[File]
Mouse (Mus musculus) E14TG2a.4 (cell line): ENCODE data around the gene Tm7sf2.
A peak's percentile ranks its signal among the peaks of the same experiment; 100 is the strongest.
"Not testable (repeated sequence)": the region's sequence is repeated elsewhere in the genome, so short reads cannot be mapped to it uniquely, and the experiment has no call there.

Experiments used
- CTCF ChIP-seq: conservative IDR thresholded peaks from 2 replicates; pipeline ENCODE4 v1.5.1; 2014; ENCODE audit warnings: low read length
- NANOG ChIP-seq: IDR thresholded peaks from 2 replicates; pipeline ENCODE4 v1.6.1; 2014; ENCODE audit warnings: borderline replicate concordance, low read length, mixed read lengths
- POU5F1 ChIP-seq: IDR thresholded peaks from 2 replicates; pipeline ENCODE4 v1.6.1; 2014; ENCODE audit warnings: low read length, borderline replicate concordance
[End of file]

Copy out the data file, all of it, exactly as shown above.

Mouse (Mus musculus) E14TG2a.4 (cell line): ENCODE data around the gene Tm7sf2.
A peak's percentile ranks its signal among the peaks of the same experiment; 100 is the strongest.
"Not testable (repeated sequence)": the region's sequence is repeated elsewhere in the genome, so short reads cannot be mapped to it uniquely, and the experiment has no call there.

Experiments used
- CTCF ChIP-seq: conservative IDR thresholded peaks from 2 replicates; pipeline ENCODE4 v1.5.1; 2014; ENCODE audit warnings: low read length
- NANOG ChIP-seq: IDR thresholded peaks from 2 replicates; pipeline ENCODE4 v1.6.1; 2014; ENCODE audit warnings: borderline replicate concordance, low read length, mixed read lengths
- POU5F1 ChIP-seq: IDR thresholded peaks from 2 replicates; pipeline ENCODE4 v1.6.1; 2014; ENCODE audit warnings: low read length, borderline replicate concordance